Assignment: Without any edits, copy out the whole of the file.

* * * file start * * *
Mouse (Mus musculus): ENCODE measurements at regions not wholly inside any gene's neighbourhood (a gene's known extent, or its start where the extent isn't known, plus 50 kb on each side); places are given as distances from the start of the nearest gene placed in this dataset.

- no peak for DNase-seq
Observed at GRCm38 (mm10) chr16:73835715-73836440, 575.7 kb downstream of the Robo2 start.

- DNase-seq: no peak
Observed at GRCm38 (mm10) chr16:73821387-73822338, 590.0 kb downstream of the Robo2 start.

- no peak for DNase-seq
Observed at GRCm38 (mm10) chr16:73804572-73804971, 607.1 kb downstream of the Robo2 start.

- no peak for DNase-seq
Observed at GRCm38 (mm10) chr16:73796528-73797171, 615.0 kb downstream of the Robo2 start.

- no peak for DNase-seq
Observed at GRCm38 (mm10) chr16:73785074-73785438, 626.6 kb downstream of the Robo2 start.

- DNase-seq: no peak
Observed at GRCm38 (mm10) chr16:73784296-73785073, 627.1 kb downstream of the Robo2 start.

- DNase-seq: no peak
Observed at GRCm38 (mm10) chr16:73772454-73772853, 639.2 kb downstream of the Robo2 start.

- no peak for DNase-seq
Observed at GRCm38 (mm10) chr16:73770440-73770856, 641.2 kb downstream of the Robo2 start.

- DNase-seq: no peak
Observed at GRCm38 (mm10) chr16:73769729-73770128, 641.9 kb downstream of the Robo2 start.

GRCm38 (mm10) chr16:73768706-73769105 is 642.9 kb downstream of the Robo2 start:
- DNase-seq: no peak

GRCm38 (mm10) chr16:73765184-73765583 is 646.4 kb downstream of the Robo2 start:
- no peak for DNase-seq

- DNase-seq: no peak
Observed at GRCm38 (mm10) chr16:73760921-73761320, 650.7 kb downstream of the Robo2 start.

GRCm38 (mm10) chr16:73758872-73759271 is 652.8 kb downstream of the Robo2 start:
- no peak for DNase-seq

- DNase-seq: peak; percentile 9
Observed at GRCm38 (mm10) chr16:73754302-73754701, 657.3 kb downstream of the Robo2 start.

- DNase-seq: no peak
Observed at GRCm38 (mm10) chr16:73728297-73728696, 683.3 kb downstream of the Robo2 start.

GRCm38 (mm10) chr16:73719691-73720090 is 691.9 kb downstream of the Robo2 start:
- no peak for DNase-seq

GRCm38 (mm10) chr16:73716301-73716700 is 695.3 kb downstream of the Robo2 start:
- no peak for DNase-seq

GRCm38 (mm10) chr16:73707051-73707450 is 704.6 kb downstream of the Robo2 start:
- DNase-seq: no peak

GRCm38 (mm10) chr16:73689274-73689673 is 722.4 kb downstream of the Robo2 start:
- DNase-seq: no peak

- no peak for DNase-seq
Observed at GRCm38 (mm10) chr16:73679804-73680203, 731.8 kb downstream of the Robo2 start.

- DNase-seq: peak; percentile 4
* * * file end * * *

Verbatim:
Mouse (Mus musculus): ENCODE measurements at regions not wholly inside any gene's neighbourhood (a gene's known extent, or its start where the extent isn't known, plus 50 kb on each side); places are given as distances from the start of the nearest gene placed in this dataset.

- no peak for DNase-seq
Observed at GRCm38 (mm10) chr16:73835715-73836440, 575.7 kb downstream of the Robo2 start.

- DNase-seq: no peak
Observed at GRCm38 (mm10) chr16:73821387-73822338, 590.0 kb downstream of the Robo2 start.

- no peak for DNase-seq
Observed at GRCm38 (mm10) chr16:73804572-73804971, 607.1 kb downstream of the Robo2 start.

- no peak for DNase-seq
Observed at GRCm38 (mm10) chr16:73796528-73797171, 615.0 kb downstream of the Robo2 start.

- no peak for DNase-seq
Observed at GRCm38 (mm10) chr16:73785074-73785438, 626.6 kb downstream of the Robo2 start.

- DNase-seq: no peak
Observed at GRCm38 (mm10) chr16:73784296-73785073, 627.1 kb downstream of the Robo2 start.

- DNase-seq: no peak
Observed at GRCm38 (mm10) chr16:73772454-73772853, 639.2 kb downstream of the Robo2 start.

- no peak for DNase-seq
Observed at GRCm38 (mm10) chr16:73770440-73770856, 641.2 kb downstream of the Robo2 start.

- DNase-seq: no peak
Observed at GRCm38 (mm10) chr16:73769729-73770128, 641.9 kb downstream of the Robo2 start.

GRCm38 (mm10) chr16:73768706-73769105 is 642.9 kb downstream of the Robo2 start:
- DNase-seq: no peak

GRCm38 (mm10) chr16:73765184-73765583 is 646.4 kb downstream of the Robo2 start:
- no peak for DNase-seq

- DNase-seq: no peak
Observed at GRCm38 (mm10) chr16:73760921-73761320, 650.7 kb downstream of the Robo2 start.

GRCm38 (mm10) chr16:73758872-73759271 is 652.8 kb downstream of the Robo2 start:
- no peak for DNase-seq

- DNase-seq: peak; percentile 9
Observed at GRCm38 (mm10) chr16:73754302-73754701, 657.3 kb downstream of the Robo2 start.

- DNase-seq: no peak
Observed at GRCm38 (mm10) chr16:73728297-73728696, 683.3 kb downstream of the Robo2 start.

GRCm38 (mm10) chr16:73719691-73720090 is 691.9 kb downstream of the Robo2 start:
- no peak for DNase-seq

GRCm38 (mm10) chr16:73716301-73716700 is 695.3 kb downstream of the Robo2 start:
- no peak for DNase-seq

GRCm38 (mm10) chr16:73707051-73707450 is 704.6 kb downstream of the Robo2 start:
- DNase-seq: no peak

GRCm38 (mm10) chr16:73689274-73689673 is 722.4 kb downstream of the Robo2 start:
- DNase-seq: no peak

- no peak for DNase-seq
Observed at GRCm38 (mm10) chr16:73679804-73680203, 731.8 kb downstream of the Robo2 start.

- DNase-seq: peak; percentile 4